LCQ20: Combating crimes involving deliberately staged traffic accidents

     Following is a question by the Hon Frankie Yick and a written reply by the Acting Secretary for Security, Mr Michael Cheuk, in the Legislative Council today (May 24):
     Some commercial vehicle organisations have complained that in recent years, an increasing number of lawbreakers have deliberately staged traffic accidents (such as running off the road and pretending to be knocked down by vehicles, and intentionally slamming into vehicles) during night time to claim compensation from the motorists concerned, and some of the motorists can only give in to settle the matter and avoid troubles. Furthermore, some of these lawbreakers have even, by falsely claiming to have been injured in the accidents concerned, been given sick leave certificates issued by registered doctors, so that they can apply for the Traffic Accident Victims Assistance Scheme under the Social Welfare Department or even make fraudulent insurance claims. These lawbreakers have not only abused the use of public money and social resources, but also led to an incessant surge in the premiums of relevant insurance. In this connection, will the Government inform this Council:
(1) whether it has compiled statistics on the number of reports and requests for assistance received by the authorities in the past three years regarding suspected frauds in relation to deliberately staged traffic accidents, and of the related number of prosecutions instituted and the penalties imposed on those convicted;
(2) of the measures in place to assist motorists in avoiding incurring pecuniary losses arising from encountering the aforesaid frauds; and
(3) whether the Police will set up a dedicated department to follow up on cases involving the aforesaid frauds, so as to stop such undesirable trend from spreading?
     In consultation with the Police and the Labour and Welfare Bureau, the reply to the Member's question is as follows:
(1) Fraudulent acts involving deliberately created traffic accidents, depending on the actual circumstances of each case, may involve offences such as "theft", "fraud" or "obtaining property by deception" under the Theft Ordinance (Cap. 210), and/or the common law offence of "conspiracy to defraud", with maximum penalties of imprisonment from 10 to 14 years.
     The Police do not maintain statistical breakdown of suspected fraudulent acts involving deliberately created traffic accidents.
(2) and (3) Deception is a serious offence. The Police take any forms of deception case seriously. Regardless of how it is committed, as long as there are illegal activities involved, the Police adopt a zero tolerance policy and vigorously combat such crimes on all fronts. For suspected cases of fraud relating to traffic accidents, members of the public should seek assistance from the Police immediately. If the Police find any illegal acts, they will immediately take serious and proactive follow up actions, and send dedicated personnel to conduct criminal investigation.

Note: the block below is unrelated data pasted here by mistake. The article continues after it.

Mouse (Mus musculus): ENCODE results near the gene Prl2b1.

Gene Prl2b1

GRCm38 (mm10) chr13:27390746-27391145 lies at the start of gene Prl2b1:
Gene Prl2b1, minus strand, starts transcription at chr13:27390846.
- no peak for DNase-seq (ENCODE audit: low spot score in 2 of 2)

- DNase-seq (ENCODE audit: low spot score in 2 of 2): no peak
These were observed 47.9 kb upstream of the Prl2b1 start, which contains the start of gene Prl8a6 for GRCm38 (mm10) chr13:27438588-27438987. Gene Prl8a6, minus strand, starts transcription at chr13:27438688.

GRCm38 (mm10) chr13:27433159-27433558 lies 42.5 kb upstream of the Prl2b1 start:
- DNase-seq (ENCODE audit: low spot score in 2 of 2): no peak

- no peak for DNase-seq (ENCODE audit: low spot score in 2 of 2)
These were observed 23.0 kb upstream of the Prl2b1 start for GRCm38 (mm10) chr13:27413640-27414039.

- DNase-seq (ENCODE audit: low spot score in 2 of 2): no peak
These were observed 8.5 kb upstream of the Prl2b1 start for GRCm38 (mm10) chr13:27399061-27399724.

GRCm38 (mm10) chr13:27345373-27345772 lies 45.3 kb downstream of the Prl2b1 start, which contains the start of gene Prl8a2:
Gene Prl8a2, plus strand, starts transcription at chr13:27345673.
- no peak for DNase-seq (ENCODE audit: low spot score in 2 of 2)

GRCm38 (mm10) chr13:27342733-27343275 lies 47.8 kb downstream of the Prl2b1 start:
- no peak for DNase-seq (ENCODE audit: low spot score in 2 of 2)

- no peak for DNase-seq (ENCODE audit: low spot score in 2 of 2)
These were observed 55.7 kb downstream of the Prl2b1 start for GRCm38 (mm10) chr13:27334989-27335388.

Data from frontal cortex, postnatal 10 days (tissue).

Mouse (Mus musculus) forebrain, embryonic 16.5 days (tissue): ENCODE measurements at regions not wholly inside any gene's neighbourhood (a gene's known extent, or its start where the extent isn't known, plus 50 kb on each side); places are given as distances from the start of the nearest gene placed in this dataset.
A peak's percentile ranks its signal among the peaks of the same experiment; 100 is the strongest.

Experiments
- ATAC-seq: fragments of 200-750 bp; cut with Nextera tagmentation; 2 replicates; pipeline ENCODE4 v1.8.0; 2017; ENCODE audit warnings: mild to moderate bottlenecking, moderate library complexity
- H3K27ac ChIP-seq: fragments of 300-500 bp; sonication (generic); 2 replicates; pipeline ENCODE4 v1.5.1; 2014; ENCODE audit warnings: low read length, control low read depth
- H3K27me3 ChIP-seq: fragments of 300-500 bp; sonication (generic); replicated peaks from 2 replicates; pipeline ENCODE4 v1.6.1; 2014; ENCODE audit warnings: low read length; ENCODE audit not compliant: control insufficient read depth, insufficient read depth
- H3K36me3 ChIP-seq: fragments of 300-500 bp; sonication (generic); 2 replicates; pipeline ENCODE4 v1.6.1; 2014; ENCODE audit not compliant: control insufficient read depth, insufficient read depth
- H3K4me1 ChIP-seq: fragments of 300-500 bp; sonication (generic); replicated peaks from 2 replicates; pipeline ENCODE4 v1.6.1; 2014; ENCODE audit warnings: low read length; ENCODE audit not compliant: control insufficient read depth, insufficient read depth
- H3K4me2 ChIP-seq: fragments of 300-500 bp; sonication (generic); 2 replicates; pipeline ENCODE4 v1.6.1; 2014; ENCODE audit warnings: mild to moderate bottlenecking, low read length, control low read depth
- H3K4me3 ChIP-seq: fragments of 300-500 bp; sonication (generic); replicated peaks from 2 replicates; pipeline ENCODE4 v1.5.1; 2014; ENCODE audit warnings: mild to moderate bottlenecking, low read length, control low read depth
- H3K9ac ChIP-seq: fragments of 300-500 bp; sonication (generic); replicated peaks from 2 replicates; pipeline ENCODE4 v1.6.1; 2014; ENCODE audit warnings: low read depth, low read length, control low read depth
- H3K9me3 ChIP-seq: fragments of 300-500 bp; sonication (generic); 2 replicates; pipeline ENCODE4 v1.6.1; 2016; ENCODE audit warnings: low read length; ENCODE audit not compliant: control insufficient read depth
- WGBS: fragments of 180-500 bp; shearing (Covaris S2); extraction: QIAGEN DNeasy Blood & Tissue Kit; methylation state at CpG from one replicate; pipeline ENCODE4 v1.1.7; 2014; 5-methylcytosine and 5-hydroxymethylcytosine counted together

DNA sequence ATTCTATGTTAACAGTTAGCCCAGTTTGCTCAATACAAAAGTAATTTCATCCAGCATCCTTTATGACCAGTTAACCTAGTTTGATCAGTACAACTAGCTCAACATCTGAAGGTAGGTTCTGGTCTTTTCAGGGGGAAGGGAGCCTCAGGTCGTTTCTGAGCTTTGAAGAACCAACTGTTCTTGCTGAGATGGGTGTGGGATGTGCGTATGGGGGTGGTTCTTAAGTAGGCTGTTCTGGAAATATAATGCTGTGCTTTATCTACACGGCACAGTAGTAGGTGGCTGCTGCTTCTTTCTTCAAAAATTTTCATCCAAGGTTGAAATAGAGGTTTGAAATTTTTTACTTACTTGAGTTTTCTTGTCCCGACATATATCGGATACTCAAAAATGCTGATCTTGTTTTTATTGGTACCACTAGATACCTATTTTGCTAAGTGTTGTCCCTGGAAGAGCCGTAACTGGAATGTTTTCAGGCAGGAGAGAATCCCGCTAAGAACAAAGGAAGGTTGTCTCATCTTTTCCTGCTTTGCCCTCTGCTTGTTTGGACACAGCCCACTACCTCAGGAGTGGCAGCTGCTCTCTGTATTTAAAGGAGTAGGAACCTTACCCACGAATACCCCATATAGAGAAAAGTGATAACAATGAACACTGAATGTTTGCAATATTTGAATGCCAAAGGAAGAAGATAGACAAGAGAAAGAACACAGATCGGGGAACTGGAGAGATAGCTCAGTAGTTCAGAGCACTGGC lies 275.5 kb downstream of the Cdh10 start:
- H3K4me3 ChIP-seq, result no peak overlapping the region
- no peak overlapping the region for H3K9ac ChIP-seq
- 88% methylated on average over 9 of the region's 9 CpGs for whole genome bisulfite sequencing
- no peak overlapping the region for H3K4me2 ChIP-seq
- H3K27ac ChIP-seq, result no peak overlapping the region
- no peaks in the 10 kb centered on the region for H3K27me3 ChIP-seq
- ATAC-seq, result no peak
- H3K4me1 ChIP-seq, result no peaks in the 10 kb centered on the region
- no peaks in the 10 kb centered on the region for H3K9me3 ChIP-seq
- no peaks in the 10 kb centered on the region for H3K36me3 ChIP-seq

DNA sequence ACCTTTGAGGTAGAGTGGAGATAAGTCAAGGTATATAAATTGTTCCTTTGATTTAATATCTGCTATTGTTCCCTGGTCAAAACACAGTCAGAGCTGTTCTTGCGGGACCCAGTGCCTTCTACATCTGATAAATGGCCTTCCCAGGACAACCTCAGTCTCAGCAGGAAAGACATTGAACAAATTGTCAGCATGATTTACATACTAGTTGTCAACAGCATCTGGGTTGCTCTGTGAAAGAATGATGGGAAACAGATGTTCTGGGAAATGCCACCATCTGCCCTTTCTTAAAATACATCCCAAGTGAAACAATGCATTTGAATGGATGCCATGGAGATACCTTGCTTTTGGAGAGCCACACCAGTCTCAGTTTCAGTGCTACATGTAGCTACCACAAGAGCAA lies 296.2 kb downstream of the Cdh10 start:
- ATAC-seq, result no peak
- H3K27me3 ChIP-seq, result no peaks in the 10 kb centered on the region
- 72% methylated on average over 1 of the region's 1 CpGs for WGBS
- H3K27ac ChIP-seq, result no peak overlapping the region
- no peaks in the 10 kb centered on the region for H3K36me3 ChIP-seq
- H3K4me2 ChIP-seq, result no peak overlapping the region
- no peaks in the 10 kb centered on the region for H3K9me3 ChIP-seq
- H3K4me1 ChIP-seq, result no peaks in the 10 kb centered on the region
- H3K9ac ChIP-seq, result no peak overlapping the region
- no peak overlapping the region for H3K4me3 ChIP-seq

The Police have been conducting professional investigation into insurance fraud by, among others, establishing a task force under the Commercial Crime Bureau to monitor emerging trends and conduct targeted investigation and analysis. Police districts will also send professionally trained criminal investigation units to investigate relevant fraud cases. The Police have also maintained close liaison with other government departments, the Insurance Authority and stakeholders (such as the Hong Kong Federation of Insurers), and have enhanced intelligence gathering for intelligence-led operations.
     With regard to the Traffic Accident Victims Assistance Scheme mentioned in the question, the Social Welfare Department (SWD) has put in place a series of measures to guard against abuse and fraud. These measures include seeking written confirmation from the Police on whether traffic accident is involved for every application received, and explaining clearly to the applicants during the application process that obtaining assistance payment by deception is a criminal offence. The SWD also maintains close liaison with the Hospital Authority and the Department of Health to ensure that the injuries sustained by the applicants are related to the traffic accidents concerned. Suspected cases will be referred to the Police for investigation. Any person (including insurance companies) who possesses information about improper or illegal activities by any person in applying for assistance under the Scheme may lodge a report to the SWD or the Police.
     The Police will continue to pay close attention to deception cases related to traffic accidents and monitor the trends of fraud.

Ends/Wednesday, May 24, 2023
Issued at HKT 12:20